Pictures of blizzard 2016 from outer space.

Winter Blizzard 2016: Pictures Of Massive Snowstorm Taken From Outer Space [Photos]

Dubbed Winter Storm Jonas, the first major blizzard of 2016 is perhaps best viewed from outer space. American astronaut Scott Kelly tweeted some pictures of the massive snowstorm from the International Space Station.

Affecting millions of people and stretching from Chicago to the East Coast, the blizzard pictures show just how big the storm is. “It clearly has a long way to go,” Kelly writes. City lights are barely visible under the thick blanket of clouds.

At 342 days, Kelly will live on the International Space Station longer than any other U.S. astronaut. He is taking part in a NASA experiment to study how long-duration spaceflights affect the human body.

While Kelly sits 200 miles above the surface of the Earth, millions on the ground are getting buried in a snowstorm stretching nearly 1,000 miles.

In a report from Reuters, the 2016 winter blizzard continues to pound the East Coast and has brought New York City to a standstill. According to mayor Bill de Blasio, the storm has dumped about 30 inches of snow on the city thus far and isn’t expected to let up until sometime on Sunday.

De Blasio said the storm is much worse than originally expected as snow continues to accumulate at three inches an hour. At noon ET today, New York City buses were suspended until further notice. Over 5,000 flights into or out of any New York City area airports have been cancelled.

“This is bad and it is getting worse rapidly,” the mayor said in a press conference.

For the first time since Hurricane Sandy, all Broadway Saturday shows have been cancelled. However, theater owners and Broadway producers expect normal operations to resume on Sunday.

So far, 11 states, including New York, have declared states of emergency. Due to white-out conditions, Governor Andrew Cuomo closed all New York City and Long Islands roads to non-emergency vehicles starting at 2:30 p.m. today.

“If you really do not need to leave your house, do not leave your house,” Cuomo said in announcing the state of emergency Saturday morning. “I don’t care how big a four-wheel drive vehicle you have, the roads are barely passable.”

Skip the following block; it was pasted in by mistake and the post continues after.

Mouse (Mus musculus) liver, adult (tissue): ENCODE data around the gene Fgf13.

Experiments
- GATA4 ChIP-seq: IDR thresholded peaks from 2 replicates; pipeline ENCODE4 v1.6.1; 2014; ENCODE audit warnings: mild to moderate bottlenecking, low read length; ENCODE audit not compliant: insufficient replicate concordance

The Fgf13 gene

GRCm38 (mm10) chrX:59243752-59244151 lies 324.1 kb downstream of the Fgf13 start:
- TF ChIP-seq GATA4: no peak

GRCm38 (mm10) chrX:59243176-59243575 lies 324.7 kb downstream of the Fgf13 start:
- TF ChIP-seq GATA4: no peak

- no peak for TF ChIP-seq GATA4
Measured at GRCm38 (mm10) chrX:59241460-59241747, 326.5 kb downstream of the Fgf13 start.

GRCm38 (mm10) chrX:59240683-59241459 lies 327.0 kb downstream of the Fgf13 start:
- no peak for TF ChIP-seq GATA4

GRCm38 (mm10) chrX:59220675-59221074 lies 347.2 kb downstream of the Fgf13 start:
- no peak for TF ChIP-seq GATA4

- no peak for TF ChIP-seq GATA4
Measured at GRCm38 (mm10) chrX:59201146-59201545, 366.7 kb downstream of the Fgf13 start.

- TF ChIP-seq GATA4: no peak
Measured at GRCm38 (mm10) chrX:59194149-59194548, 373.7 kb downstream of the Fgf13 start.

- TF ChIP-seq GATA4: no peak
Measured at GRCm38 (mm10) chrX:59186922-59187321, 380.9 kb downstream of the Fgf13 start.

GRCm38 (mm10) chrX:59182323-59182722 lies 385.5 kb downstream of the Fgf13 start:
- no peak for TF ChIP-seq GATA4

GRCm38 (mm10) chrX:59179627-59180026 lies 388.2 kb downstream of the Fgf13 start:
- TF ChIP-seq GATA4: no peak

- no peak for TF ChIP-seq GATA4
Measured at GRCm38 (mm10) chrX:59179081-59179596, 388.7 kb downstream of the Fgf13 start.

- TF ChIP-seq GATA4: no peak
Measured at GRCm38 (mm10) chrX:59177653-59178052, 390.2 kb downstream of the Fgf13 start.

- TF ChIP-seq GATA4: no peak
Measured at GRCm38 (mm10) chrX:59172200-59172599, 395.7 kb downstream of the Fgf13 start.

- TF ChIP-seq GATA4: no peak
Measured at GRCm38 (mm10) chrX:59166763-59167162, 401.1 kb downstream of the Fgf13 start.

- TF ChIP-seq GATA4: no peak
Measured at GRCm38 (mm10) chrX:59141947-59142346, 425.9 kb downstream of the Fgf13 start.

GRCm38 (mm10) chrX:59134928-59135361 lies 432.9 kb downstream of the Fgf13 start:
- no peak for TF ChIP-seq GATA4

The storm has paralyzed other East Coast areas, as well. All bus and rail services have been suspended by New Jersey Transit. Washington, D.C.’s Metropolitan Area Transit Authority has closed the subway system through Sunday.

As another six to 10 inches are expected, District of Columbia officials are advising residents to stay home while crews clear the roads.

“Our message, and we need the public to listen, is to stay home and to stay off the streets. That includes people who are attempting to drive, but it also includes people who are walking,” said Washington Mayor Muriel Bowser.

Many forecasters are predicting the blizzard will drop more snow in the nation’s capital and the surrounding Virginia suburbs than the record 28 inches that fell during a two-day storm in 1922.

“This is going to be one of those generational events, where your parents talk about how bad it was,” said meteorologist Ryan Maue.

Philadelphia and Baltimore have also shut down much of their public transportation services until tomorrow.

Coastal flooding not seen since Hurricane Sandy is also impacting the area. The blizzard’s gale force winds are creating record-setting tides and causing major flooding in New Jersey and Delaware.

It’s not just the East Coast that is experiencing problems. Motorists in Kentucky were stranded overnight on Interstate 75 until early Saturday afternoon, when state police were finally able to re-open the highway.

The Duquesne University men’s basketball team was stuck for 12 hours on the Pennsylvania Turnpike.

The 2016 blizzard has left 100,000 homes without power and has been blamed for 11 deaths. Six deaths have been reported in North Carolina, while Virginia, Tennessee, Arkansas, Kentucky, and Washington, D.C. had one each. At least 80 million people, or a quarter of the U.S. population, are currently in the path of the snowstorm.

[Photo by AP Photo/Peter Morgan]